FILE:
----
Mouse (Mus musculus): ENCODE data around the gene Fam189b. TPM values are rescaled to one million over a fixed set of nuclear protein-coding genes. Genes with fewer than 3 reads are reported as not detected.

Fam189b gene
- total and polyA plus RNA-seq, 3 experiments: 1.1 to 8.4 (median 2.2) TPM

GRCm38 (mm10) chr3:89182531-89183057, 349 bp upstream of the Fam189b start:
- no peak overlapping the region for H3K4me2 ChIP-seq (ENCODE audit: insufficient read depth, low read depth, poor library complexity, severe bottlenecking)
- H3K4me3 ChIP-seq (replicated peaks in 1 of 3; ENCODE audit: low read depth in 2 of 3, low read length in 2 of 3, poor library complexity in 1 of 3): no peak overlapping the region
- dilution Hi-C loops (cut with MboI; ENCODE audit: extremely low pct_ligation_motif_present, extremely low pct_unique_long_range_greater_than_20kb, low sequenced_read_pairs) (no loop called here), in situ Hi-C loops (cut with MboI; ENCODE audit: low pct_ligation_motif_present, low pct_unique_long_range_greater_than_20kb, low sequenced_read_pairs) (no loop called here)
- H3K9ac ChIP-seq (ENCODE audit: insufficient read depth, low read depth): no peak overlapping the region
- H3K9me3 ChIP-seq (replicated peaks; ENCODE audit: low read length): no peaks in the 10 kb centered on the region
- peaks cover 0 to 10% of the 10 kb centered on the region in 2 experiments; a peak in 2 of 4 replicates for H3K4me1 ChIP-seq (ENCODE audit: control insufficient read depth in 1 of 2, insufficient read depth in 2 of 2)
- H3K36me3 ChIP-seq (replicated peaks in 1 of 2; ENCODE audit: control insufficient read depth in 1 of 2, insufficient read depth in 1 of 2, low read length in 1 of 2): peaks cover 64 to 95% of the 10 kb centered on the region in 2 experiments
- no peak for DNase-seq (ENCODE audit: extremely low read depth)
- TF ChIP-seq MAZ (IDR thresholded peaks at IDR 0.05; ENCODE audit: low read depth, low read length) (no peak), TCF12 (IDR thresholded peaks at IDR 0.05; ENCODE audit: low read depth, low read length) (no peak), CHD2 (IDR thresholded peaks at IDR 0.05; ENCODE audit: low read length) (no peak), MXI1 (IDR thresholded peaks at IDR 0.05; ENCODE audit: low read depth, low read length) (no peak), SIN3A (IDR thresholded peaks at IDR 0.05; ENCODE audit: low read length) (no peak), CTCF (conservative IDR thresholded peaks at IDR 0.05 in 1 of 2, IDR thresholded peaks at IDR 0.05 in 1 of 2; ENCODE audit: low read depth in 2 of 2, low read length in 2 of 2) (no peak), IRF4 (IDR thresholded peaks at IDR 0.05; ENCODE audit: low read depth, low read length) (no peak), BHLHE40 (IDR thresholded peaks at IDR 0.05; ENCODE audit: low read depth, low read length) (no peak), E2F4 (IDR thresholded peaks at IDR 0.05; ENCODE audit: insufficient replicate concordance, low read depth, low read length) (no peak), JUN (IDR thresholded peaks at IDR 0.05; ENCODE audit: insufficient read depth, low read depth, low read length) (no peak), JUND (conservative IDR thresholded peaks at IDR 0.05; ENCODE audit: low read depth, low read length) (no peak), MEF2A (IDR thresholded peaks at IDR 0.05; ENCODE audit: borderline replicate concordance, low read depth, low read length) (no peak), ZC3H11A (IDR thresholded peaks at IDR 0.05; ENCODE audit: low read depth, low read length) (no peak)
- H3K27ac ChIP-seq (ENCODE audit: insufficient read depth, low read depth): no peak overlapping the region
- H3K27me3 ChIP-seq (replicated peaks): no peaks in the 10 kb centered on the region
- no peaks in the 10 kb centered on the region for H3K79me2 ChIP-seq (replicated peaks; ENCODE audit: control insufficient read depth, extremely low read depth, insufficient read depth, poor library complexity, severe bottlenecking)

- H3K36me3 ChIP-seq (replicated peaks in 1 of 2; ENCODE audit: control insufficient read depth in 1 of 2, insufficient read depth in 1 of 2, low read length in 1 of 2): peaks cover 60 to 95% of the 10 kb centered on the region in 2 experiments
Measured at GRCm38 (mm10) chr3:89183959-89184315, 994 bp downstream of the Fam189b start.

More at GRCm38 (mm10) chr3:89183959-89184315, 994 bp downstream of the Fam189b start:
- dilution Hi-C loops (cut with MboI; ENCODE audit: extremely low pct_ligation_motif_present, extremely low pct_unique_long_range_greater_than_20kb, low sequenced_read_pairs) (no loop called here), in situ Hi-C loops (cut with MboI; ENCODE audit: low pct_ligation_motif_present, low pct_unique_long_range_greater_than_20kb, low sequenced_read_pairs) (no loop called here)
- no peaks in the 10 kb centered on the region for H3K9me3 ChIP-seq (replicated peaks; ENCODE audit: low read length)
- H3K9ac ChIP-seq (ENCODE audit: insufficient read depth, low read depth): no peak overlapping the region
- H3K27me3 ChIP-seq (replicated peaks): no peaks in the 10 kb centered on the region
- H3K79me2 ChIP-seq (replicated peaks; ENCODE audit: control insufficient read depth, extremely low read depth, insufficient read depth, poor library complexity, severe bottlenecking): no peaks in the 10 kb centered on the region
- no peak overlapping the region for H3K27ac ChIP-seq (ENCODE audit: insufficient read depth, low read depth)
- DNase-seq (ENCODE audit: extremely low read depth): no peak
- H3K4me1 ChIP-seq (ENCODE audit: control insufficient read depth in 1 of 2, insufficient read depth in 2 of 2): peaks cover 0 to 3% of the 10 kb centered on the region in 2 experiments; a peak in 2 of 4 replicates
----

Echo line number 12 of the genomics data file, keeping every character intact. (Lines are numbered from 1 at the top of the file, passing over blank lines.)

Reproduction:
- no peak for DNase-seq (ENCODE audit: extremely low read depth)